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All about the grading of matcha

MATCHA GRADES You'll often see matcha listed in English as "ceremonial grade", "latte grade", "culinary grade", etc. In Japan, you will find only "matcha" and "culinary matcha", the assumption being that matcha is for use in the tea ceremony. It's primarily a marketing tactic aimed at helping you to choose products based on your usage purpose. We've adopted the below terms and are attempting to classify the products from our various vendors. Ceremonial Grade - meant for drinking straight without sweetening, generally the highest quality and highest priced matcha products. Great aroma, great color, great taste, great texture. Production generally uses the best spring-harvested leaves and ground by a stone mill. Latte Grade - products that can be drunk straight...

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Breakdown of tea plant cultivars most commonly grown in Japan

The Ministry of Agriculture, Forestry and Fisheries publishes regular reports about the tea industry (in Japanese). And the May 2016 report had a breakdown of the tea plant cultivars most common grown in Japan as of 2014. Yabukita: 75% (31905ha) Yutaka Midori: 6% Saemidori: 3% Okumidori: 3% Sayama Kaori: 2% Kanaya Midori: 1% Asatsuyu: 1% Zairai: 2% Others: 7% (there are some 200 cultivars registered in Japan)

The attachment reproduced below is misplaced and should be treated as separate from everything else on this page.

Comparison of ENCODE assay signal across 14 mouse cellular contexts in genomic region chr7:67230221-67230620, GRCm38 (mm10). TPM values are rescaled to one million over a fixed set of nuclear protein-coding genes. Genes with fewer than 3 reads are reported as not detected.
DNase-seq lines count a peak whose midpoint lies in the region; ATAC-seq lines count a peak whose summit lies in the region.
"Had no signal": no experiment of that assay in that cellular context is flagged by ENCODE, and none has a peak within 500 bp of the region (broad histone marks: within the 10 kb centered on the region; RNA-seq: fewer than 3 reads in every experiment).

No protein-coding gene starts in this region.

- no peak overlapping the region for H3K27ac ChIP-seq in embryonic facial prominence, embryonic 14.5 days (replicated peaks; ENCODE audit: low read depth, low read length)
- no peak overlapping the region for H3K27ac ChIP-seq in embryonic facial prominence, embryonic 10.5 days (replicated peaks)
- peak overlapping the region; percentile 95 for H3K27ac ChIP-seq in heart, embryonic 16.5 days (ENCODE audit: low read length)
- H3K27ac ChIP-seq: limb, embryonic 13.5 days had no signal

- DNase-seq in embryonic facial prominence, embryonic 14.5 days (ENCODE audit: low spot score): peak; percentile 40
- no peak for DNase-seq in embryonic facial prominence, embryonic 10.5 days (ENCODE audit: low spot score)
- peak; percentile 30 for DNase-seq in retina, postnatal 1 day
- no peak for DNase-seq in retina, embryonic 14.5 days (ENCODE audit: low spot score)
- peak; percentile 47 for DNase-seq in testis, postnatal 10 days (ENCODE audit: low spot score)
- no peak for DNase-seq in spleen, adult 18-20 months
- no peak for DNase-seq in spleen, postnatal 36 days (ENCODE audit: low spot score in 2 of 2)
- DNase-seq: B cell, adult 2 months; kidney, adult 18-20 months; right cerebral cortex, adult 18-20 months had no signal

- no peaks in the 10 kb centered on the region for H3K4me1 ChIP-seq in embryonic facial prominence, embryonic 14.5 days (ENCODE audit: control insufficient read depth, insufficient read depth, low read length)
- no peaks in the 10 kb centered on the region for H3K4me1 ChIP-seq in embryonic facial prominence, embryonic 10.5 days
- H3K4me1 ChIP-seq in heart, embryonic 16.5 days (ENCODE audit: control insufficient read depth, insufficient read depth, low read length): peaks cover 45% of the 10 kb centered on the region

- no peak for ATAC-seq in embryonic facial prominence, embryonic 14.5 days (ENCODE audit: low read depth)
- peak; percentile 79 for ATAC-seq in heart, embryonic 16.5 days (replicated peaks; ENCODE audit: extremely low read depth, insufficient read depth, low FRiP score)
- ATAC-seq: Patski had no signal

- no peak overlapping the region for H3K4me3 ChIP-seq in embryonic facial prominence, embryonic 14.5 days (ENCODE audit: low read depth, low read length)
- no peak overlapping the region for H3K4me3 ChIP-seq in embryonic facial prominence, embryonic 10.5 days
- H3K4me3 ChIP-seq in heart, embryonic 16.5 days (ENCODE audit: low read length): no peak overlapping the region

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What are cultivars?

Factors that determine the quality and type of Japanese tea > Cultivation > Cultivars Cultivar - A cultivar is a “cultivated variety”. When specific characteristics are recognized in a plant, that plant’s DNA maintained by propagating new trees from cuttings. There are over 200 cultivars registered in Japan alone, but the Yabukita variety dominates some 75% of Japanese tea production. Diversity has increased in recent years with other major types including Yutaka Midori (6%), Samidori (3%), Okumidori (3%), Sayama Kaori (2%), Kanaya Midori (1%), Asatsuyu (1%), Zairai (2%, considered a type in Japanese as the definition is slightly different. In English, strictly speaking these are plants grown from seed, and therefore a non-cultivar), and others (7%). There are many reasons...

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Japanese Tea Nutrition Chart

Please note that these standard values will vary from product to product depending on the harvest season, processing method, steeping method, etc. and are to be used only as a guideline. Japanese Sources: Tea Guide, National Federation of Agriculture Cooperative Associations "Chapter 2: Standard Value Tables, Beverages Chart", STANDARD TABLES OF FOOD COMPOSITION IN JAPAN Fifth Revised and Enlarged Edition. Japan Ministry of Education, Culture, Sports, Science and Technology. 2005 Notes: 1) "Daily intake for adults" are standard values for a healthy diet of 18 - 29 year old adults according to the Ministry of Health, Labour and Welfare. 2) Tea nutrition values come from the Food Composition Database of the Japan Ministry of Education, Culture, Sports, Science and Technology....

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